A few weeks back saw me in Ikea as a new branch has opened in a very convenient location. As well as the increasingly frequent purchases of jams and crispy things, the cheapness of the cafetiere or French press or whatever you want to call it was prominently displayed, so what the heck, and la la la got the full works plus a few blocks of ground coffee. And it’s been enjoyable; a pot is made and it lasts several hours without a return to the kitchen. Additional bonuses is that a block of ground coffee lasts longer than a jar of instant, and milk purchases and consumption (instant coffee without milk to me tastes like congealed rust) are down. Another win.
4) Amazon Fire Tablet. I’d seen these around but thought that at fifty seashells, or whatever our currency is now, they were probably too basic or limited to be useful. Until I had a go on one and was surprised that it could run a whole bundle of apps, email, web browser (which is a little weird but okay) and other things at the same time with no slowdown. It’s very light, the screen is pretty good, and it’s robust enough to literally be thrown into a hiking bag. So one was purchased; even with the upgrades (no ads, and double the memory) it’s only 70 pounds – buying twenty of them would still cost less than a new MacBook Pro (obligatory EdTech economics observation).
Now I’m not claiming it’s perfect, or the thing that has revolutionised my life. It is, dispassionately, just a lump of tech like all other lumps of tech. And it comes with some annoyances, such as an awful speaker (do not set a critical morning alarm using this device) the need to do some configuring to minimise Amazon’s intrusiveness and to install the Google Play Store, and difficult to use native word processing and spreadsheet apps. But it’s quickly become my default device for online activities which do not require much typing, email checking, weather forecast and train time checking, and a whole bunch of other things. And, like my glasses, if it gets lost or broken there will be no wailing at destroying several hundred pounds worth of kit. Cheap? Yes. Practical? Yes; I’ve even been able to design, write and complete a small example of Interactive Fiction on it, which may become my benchmark for the usefulness of a lump of tech in the future.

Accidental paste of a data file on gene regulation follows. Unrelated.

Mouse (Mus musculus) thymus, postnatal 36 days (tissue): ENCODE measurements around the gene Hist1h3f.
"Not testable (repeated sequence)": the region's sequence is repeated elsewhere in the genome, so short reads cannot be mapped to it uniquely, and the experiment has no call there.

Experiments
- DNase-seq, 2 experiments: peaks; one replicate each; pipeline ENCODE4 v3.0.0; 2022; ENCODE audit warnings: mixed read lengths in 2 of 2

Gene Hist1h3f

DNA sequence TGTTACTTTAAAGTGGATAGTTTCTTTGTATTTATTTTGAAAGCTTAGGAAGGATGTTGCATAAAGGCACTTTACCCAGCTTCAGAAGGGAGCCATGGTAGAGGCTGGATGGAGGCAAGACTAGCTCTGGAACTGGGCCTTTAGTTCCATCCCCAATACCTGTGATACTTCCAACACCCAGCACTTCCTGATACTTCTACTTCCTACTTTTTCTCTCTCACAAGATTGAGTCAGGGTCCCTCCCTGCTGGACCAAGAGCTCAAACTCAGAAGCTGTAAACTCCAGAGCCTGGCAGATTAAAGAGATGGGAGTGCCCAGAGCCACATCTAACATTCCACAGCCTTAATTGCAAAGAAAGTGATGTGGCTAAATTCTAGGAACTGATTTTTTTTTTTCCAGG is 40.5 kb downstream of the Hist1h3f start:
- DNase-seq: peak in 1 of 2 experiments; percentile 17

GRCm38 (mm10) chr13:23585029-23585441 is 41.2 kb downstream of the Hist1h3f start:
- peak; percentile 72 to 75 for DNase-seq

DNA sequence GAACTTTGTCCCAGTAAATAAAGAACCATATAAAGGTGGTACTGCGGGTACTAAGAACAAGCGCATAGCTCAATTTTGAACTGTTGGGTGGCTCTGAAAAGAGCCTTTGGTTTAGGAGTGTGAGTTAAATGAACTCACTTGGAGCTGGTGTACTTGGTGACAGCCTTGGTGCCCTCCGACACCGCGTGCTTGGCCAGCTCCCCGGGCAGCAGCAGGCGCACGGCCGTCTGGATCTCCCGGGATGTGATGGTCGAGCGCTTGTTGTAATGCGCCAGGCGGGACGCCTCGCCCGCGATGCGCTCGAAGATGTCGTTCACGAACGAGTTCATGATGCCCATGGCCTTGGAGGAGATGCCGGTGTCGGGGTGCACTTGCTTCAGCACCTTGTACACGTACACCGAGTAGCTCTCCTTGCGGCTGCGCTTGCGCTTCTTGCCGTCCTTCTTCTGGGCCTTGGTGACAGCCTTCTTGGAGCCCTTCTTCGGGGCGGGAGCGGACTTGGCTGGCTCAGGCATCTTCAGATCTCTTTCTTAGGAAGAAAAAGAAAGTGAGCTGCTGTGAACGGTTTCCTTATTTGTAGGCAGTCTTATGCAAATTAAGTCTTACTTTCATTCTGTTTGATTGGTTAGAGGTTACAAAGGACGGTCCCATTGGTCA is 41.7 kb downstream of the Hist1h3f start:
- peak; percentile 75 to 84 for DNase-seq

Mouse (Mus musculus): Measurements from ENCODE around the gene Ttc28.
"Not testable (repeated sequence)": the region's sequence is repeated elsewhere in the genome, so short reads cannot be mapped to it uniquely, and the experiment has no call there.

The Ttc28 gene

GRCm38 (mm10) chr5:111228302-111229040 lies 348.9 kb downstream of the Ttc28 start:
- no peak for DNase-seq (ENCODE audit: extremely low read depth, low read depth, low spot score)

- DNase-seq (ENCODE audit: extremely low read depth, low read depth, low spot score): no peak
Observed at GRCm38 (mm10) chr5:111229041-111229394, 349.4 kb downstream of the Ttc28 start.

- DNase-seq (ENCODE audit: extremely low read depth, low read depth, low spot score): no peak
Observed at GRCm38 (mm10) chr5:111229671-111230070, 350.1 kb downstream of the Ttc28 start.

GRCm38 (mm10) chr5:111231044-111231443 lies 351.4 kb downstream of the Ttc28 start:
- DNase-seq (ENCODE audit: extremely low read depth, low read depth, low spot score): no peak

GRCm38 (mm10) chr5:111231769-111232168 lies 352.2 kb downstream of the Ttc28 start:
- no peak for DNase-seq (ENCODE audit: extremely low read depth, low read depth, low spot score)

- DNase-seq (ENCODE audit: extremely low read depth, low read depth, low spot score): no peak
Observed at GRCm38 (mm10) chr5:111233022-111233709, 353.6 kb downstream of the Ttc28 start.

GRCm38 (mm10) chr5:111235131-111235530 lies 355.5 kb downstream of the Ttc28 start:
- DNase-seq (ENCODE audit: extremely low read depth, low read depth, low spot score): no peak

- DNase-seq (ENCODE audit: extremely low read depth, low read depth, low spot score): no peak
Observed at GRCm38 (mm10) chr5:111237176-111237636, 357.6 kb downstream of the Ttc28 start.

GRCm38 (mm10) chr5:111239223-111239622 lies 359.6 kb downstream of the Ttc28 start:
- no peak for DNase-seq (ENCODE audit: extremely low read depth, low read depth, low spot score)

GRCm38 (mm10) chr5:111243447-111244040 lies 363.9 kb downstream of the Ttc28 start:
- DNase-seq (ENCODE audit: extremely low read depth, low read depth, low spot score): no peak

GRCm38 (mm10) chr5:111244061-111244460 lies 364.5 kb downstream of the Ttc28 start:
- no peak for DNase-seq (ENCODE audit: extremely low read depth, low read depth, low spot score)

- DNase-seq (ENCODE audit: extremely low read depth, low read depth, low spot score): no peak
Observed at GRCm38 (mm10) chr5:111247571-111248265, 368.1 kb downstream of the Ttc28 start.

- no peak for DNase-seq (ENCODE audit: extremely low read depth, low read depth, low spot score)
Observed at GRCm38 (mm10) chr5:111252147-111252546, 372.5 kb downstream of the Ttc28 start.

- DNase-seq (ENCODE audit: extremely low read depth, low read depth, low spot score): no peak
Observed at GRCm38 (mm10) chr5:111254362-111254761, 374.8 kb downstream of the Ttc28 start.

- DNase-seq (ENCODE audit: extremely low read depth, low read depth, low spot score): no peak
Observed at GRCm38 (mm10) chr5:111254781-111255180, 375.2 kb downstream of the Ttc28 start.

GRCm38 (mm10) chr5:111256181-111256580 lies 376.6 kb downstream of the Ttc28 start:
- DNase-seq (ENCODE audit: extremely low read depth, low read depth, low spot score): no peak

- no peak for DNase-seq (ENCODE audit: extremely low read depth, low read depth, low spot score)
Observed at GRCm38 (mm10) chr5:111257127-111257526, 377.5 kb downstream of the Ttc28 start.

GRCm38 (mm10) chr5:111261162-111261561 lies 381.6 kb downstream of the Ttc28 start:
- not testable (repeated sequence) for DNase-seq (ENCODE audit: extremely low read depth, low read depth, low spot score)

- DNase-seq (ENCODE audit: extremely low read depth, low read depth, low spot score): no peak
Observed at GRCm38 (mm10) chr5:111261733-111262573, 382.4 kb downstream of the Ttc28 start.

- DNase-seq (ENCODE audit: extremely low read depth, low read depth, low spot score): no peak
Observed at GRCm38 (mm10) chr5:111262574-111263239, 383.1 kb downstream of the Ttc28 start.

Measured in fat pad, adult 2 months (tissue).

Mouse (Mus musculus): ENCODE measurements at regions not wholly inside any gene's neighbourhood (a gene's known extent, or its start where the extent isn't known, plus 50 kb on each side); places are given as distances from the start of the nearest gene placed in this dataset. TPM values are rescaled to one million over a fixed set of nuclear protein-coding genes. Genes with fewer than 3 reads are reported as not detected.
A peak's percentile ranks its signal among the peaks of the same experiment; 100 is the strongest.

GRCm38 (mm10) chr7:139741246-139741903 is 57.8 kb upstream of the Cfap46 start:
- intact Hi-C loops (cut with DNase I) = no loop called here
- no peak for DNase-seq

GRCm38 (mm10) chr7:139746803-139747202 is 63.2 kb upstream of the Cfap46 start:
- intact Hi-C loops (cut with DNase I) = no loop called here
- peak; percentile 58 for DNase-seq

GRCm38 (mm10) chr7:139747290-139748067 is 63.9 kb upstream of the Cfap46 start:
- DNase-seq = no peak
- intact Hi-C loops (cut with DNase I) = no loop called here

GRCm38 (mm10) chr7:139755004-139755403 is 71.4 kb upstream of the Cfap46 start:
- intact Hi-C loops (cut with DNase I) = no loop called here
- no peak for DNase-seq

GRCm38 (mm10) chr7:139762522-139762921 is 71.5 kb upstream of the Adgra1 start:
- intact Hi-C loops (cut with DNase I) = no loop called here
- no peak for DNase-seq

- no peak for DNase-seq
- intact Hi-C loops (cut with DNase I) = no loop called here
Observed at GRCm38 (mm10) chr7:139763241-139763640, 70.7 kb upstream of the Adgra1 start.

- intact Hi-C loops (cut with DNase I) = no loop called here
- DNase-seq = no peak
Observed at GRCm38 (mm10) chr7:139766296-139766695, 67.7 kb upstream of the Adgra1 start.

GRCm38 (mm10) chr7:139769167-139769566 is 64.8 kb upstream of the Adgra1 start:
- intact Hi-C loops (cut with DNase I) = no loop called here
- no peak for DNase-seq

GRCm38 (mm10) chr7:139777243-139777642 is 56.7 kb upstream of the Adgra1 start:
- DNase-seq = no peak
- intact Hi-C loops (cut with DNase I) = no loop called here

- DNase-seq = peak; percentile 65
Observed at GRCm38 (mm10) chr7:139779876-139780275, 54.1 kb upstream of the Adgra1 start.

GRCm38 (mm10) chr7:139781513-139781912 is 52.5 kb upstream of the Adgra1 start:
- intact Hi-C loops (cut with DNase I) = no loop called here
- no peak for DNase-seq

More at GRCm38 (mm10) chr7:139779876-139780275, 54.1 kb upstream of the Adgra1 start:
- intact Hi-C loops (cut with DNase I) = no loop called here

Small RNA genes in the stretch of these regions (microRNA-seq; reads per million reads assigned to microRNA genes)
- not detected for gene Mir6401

5) EDGE magazine. As 2017 progresses, I’m doing less and less of faffing-around social media, and more work-oriented online stuff. For example, I rarely check my wordshore twitter anymore, but spend more time over on my solstraler one, or figuring out who is doing what through LinkedIn. There’s several reasons for this – social media outrage fatigue, for example – with a key factor being both the desire and need to focus on my core work interest more, namely collecting and collating the evidence for digital games in learning (and other domains).
EDGE is a difficult magazine to describe; the closest is probably saying it’s often-serious writing on aspects of digital games. This edition of EDGE was spotted being advertised in relation to the new Zelda game on the Switch (and after five hours play, yay); thusly many gold coins (it’s not cheap) were exchanged for said issue. EDGE I’d had on subscription back in the day, but the changes in lifestyle in the early part of this decade meant this was dropped and I just randomly bought the occasional copy. Getting this issue, and reading it cover to cover, was a reminder that games journalism executed properly can be really good journalism and writing. And, there was a lengthy article on games in science, research and learning inside which was a big bonus. This resulted in happily subscribing again; it’s good to have that regular expectation of the next issue again.
Anyway, that’s the end of this pointless post, and probably the last non-work one for a while. In summary: I spent a small amount of money and bought some things, writing a blog post about it for reasons I’ve forgotten now.